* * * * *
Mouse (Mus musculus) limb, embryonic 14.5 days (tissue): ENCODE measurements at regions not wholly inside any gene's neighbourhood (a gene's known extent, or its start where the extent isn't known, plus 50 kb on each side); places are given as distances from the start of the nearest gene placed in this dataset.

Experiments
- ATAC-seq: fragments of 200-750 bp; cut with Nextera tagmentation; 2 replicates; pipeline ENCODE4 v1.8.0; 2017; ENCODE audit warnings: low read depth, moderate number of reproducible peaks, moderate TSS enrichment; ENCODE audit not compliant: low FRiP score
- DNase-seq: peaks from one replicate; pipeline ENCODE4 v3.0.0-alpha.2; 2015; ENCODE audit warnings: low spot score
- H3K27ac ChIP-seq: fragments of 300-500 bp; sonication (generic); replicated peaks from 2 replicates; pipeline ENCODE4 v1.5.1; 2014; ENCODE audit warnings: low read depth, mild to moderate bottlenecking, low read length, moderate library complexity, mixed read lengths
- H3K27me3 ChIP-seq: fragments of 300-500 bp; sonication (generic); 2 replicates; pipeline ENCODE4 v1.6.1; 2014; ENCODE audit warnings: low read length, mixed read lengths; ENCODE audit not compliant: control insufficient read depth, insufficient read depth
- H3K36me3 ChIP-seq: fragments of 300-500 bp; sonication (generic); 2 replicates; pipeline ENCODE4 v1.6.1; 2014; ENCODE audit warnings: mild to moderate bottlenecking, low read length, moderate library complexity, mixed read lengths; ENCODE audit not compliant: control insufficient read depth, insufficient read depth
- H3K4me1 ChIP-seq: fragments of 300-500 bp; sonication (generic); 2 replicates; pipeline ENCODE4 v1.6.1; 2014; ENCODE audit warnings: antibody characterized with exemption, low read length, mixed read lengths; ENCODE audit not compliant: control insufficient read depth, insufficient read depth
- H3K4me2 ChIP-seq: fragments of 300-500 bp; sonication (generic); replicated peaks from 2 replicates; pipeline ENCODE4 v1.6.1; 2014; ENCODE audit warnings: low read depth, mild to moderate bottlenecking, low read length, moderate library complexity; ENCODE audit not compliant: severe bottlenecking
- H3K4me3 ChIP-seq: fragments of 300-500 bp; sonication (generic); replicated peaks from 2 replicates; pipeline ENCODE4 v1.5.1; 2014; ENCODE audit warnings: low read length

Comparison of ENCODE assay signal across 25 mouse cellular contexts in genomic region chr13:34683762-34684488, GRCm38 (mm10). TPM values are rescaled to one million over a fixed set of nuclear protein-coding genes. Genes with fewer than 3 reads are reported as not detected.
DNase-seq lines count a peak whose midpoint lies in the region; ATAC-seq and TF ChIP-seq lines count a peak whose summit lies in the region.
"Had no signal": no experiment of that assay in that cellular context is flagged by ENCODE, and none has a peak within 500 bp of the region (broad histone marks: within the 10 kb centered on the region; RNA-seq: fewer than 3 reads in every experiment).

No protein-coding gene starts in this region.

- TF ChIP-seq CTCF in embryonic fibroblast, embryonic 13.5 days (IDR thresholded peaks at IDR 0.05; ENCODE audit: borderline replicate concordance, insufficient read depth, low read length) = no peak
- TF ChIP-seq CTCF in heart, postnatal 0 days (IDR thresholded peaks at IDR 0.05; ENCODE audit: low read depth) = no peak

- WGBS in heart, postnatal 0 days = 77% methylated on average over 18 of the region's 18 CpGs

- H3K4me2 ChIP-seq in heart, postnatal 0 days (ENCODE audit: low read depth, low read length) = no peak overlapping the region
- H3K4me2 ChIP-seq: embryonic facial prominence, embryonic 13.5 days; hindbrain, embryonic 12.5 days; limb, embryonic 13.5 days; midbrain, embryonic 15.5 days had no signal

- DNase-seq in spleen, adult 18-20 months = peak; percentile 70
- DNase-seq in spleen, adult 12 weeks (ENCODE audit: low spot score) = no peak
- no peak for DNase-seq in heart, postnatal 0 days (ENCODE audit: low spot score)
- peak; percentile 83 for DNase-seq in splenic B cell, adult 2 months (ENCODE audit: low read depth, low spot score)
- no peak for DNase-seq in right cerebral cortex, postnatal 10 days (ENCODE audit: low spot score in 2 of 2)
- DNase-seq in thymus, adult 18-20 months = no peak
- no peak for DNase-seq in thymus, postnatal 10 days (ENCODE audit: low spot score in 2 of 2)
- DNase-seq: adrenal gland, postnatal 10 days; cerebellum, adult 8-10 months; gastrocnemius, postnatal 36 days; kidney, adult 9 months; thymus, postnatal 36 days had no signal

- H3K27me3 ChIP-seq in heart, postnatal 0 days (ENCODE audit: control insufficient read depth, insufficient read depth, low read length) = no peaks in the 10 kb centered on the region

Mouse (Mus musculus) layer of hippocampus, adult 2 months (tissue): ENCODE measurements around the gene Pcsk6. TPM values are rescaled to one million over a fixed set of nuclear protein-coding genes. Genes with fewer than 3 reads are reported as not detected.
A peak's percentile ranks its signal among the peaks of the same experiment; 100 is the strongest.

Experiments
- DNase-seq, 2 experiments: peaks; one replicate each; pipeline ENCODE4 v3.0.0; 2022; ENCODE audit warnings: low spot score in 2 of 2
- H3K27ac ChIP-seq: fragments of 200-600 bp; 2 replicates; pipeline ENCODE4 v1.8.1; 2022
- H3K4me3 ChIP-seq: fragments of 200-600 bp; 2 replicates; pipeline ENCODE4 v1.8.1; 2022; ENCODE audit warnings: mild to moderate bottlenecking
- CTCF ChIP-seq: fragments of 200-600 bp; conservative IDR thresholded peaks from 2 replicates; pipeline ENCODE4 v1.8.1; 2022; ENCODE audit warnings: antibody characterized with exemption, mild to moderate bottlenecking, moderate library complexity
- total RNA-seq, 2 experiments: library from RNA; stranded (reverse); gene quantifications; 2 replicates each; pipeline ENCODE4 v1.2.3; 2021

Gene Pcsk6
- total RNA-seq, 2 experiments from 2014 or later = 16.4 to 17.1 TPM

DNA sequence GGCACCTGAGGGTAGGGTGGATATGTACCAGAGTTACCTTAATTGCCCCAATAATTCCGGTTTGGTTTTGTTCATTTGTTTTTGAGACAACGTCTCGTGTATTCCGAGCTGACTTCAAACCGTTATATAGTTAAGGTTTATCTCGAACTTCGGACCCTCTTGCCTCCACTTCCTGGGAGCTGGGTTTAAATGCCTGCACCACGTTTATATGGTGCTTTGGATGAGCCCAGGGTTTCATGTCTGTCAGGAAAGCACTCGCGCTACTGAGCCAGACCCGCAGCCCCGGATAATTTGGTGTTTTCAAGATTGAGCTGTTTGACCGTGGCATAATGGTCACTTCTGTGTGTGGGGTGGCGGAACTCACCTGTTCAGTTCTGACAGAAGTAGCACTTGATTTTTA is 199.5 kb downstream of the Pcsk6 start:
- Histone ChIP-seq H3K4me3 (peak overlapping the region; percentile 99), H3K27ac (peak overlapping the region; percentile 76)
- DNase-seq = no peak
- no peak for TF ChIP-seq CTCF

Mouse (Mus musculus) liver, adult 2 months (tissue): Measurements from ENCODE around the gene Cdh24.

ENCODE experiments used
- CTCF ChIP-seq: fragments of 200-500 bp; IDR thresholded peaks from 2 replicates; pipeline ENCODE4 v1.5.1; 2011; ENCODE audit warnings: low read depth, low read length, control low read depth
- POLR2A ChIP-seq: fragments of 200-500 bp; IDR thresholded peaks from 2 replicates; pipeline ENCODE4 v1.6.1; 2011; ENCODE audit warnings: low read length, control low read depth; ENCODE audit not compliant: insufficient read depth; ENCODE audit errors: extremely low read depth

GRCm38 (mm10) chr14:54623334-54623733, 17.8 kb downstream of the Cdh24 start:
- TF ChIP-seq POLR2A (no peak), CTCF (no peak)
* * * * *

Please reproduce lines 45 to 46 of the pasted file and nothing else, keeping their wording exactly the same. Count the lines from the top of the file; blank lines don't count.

- CTCF ChIP-seq: fragments of 200-500 bp; IDR thresholded peaks from 2 replicates; pipeline ENCODE4 v1.5.1; 2011; ENCODE audit warnings: low read depth, low read length, control low read depth
- POLR2A ChIP-seq: fragments of 200-500 bp; IDR thresholded peaks from 2 replicates; pipeline ENCODE4 v1.6.1; 2011; ENCODE audit warnings: low read length, control low read depth; ENCODE audit not compliant: insufficient read depth; ENCODE audit errors: extremely low read depth